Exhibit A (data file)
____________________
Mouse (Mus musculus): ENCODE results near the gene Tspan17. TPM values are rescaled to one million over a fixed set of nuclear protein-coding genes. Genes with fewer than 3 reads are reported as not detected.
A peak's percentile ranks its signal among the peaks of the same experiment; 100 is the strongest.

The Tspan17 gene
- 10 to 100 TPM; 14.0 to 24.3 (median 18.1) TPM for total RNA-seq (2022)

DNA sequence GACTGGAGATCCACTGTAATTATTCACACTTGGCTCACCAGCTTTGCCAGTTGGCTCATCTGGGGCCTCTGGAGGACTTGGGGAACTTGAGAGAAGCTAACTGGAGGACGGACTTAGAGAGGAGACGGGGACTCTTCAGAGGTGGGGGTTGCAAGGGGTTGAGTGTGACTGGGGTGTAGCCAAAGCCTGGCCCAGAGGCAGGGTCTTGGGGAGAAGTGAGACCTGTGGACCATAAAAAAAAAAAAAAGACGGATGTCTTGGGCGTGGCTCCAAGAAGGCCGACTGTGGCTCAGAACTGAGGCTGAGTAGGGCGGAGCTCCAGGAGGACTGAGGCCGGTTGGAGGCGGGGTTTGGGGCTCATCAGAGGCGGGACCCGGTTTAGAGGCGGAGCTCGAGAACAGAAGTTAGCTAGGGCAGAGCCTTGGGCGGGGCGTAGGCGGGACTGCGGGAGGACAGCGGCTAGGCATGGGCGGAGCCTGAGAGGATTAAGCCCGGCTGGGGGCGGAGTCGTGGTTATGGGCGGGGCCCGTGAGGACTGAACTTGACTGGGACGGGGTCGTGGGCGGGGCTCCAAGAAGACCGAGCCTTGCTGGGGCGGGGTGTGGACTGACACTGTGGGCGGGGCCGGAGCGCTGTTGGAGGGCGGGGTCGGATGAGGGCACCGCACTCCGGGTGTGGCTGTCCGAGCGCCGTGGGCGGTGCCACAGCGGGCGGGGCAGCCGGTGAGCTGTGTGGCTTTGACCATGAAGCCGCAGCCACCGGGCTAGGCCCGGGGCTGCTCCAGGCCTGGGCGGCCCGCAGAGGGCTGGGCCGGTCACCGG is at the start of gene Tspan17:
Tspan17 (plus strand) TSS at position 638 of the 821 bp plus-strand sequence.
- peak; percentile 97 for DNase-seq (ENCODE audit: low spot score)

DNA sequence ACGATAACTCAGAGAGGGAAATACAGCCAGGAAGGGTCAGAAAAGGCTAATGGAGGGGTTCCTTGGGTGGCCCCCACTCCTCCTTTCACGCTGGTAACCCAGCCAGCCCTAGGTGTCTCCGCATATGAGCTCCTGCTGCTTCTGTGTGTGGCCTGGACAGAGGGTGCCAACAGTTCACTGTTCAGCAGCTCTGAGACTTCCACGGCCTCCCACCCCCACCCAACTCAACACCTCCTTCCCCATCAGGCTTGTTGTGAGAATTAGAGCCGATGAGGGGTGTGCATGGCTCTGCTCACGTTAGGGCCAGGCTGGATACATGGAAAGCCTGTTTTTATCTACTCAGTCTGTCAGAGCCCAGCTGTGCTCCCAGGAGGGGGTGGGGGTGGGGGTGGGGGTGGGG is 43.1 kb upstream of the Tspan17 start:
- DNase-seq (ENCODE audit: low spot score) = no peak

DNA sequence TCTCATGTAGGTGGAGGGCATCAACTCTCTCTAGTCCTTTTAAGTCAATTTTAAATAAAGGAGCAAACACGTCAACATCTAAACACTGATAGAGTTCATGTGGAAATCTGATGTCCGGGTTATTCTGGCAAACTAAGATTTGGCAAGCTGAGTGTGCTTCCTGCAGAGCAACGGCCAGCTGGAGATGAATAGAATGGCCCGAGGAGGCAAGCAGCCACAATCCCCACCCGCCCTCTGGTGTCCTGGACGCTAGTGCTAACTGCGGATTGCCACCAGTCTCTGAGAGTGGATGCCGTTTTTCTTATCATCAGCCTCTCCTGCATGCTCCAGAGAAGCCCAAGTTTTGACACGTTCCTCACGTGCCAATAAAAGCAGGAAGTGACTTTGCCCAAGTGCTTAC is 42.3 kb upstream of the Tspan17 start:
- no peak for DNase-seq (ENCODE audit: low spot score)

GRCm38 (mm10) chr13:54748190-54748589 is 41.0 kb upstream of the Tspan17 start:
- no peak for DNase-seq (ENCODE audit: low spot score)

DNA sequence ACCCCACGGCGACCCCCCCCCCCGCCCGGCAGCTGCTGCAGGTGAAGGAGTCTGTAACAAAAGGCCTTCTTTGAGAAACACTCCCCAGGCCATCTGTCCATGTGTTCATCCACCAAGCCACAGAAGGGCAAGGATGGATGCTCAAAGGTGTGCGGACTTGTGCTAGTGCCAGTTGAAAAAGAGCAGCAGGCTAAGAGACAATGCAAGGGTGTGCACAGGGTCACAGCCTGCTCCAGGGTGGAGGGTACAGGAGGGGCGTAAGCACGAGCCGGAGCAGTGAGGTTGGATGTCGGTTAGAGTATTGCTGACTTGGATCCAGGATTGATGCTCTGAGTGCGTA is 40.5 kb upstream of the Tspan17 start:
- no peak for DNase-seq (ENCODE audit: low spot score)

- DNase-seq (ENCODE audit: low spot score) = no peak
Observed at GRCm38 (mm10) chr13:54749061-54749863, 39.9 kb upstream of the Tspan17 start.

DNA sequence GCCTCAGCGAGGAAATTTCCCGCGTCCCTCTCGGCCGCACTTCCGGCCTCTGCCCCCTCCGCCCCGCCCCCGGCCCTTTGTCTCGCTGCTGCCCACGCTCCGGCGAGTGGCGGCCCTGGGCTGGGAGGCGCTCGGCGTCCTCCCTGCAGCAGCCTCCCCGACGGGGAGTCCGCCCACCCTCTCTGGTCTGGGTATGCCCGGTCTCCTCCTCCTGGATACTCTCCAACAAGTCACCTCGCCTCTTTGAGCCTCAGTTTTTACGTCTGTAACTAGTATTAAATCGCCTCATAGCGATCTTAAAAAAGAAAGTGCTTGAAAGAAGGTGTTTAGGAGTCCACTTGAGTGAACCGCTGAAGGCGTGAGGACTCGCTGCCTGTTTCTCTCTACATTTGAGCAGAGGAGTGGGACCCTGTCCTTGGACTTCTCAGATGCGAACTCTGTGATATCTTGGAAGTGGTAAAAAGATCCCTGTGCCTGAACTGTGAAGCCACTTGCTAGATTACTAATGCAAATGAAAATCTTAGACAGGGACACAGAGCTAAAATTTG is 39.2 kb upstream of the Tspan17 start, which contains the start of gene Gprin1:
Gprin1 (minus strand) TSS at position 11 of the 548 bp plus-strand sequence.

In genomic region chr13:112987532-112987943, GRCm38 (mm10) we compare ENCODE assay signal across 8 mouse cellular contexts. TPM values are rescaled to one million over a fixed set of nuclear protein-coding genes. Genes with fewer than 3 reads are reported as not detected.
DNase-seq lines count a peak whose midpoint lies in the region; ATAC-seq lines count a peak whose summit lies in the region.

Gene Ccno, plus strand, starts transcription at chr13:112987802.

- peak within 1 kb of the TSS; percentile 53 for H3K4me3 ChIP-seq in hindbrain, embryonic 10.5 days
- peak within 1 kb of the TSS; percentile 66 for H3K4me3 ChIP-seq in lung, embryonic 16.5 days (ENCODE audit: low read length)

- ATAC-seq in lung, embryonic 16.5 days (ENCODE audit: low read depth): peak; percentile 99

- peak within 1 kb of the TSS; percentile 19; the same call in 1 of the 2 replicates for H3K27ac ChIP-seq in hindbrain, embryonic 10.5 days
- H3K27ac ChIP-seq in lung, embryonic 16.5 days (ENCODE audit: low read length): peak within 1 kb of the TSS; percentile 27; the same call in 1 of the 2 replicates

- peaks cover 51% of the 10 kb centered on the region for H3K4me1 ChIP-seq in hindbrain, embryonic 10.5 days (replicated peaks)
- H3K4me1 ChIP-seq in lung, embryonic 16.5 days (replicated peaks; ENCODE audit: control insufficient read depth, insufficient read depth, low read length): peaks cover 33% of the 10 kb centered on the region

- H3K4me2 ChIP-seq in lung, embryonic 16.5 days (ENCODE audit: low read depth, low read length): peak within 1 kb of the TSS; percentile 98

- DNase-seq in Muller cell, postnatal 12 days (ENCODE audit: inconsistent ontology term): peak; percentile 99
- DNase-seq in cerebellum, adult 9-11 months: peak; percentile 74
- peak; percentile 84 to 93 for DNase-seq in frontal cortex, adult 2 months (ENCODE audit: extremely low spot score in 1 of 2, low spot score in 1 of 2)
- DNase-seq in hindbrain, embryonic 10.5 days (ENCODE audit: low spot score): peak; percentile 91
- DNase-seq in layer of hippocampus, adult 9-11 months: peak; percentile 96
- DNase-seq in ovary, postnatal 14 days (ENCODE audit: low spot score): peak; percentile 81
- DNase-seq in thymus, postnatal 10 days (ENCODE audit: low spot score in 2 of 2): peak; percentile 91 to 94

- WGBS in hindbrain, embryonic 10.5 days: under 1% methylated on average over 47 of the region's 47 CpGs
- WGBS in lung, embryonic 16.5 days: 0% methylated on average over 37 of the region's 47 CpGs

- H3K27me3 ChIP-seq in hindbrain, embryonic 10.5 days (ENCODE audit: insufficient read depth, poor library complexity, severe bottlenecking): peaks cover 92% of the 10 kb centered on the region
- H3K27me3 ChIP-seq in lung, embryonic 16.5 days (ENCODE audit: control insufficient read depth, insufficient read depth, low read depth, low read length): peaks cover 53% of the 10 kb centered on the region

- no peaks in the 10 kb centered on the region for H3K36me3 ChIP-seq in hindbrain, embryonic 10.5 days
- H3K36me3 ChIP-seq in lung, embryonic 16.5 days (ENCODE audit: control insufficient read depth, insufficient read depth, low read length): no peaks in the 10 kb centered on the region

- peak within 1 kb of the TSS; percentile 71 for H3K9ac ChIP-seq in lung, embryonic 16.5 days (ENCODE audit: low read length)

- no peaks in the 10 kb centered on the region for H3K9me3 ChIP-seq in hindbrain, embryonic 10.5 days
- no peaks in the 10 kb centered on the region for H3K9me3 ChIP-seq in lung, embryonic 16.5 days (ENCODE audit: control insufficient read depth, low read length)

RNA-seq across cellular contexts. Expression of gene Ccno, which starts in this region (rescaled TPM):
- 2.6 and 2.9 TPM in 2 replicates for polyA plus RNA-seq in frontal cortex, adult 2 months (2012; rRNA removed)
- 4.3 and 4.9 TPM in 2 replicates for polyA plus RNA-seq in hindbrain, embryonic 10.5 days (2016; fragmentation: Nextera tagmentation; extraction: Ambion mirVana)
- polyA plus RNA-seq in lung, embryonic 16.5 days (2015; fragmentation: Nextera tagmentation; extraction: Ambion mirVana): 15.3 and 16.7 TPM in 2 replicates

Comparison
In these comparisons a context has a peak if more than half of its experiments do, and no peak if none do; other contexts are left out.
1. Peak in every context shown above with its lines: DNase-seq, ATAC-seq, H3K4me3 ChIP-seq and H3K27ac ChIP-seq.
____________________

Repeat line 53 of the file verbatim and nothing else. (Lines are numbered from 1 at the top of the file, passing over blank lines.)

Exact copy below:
1. Peak in every context shown above with its lines: DNase-seq, ATAC-seq, H3K4me3 ChIP-seq and H3K27ac ChIP-seq.